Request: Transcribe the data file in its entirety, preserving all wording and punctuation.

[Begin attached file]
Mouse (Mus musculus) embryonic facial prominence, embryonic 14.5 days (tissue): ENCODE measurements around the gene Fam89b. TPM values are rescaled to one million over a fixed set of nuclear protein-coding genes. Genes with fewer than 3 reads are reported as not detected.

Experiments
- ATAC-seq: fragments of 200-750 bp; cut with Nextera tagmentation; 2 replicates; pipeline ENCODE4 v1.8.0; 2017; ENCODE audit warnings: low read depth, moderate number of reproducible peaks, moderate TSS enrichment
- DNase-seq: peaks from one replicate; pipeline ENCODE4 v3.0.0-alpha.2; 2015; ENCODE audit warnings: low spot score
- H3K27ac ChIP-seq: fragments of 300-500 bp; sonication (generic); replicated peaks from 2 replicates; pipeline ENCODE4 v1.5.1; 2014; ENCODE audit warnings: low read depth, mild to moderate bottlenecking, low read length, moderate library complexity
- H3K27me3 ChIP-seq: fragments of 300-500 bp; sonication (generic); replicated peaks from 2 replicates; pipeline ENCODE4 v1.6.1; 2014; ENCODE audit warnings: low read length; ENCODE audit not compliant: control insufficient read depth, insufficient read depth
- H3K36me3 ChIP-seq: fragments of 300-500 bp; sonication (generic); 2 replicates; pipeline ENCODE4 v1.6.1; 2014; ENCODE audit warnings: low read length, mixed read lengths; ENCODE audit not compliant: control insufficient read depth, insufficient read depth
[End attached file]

Mouse (Mus musculus) embryonic facial prominence, embryonic 14.5 days (tissue): ENCODE measurements around the gene Fam89b. TPM values are rescaled to one million over a fixed set of nuclear protein-coding genes. Genes with fewer than 3 reads are reported as not detected.

Experiments
- ATAC-seq: fragments of 200-750 bp; cut with Nextera tagmentation; 2 replicates; pipeline ENCODE4 v1.8.0; 2017; ENCODE audit warnings: low read depth, moderate number of reproducible peaks, moderate TSS enrichment
- DNase-seq: peaks from one replicate; pipeline ENCODE4 v3.0.0-alpha.2; 2015; ENCODE audit warnings: low spot score
- H3K27ac ChIP-seq: fragments of 300-500 bp; sonication (generic); replicated peaks from 2 replicates; pipeline ENCODE4 v1.5.1; 2014; ENCODE audit warnings: low read depth, mild to moderate bottlenecking, low read length, moderate library complexity
- H3K27me3 ChIP-seq: fragments of 300-500 bp; sonication (generic); replicated peaks from 2 replicates; pipeline ENCODE4 v1.6.1; 2014; ENCODE audit warnings: low read length; ENCODE audit not compliant: control insufficient read depth, insufficient read depth
- H3K36me3 ChIP-seq: fragments of 300-500 bp; sonication (generic); 2 replicates; pipeline ENCODE4 v1.6.1; 2014; ENCODE audit warnings: low read length, mixed read lengths; ENCODE audit not compliant: control insufficient read depth, insufficient read depth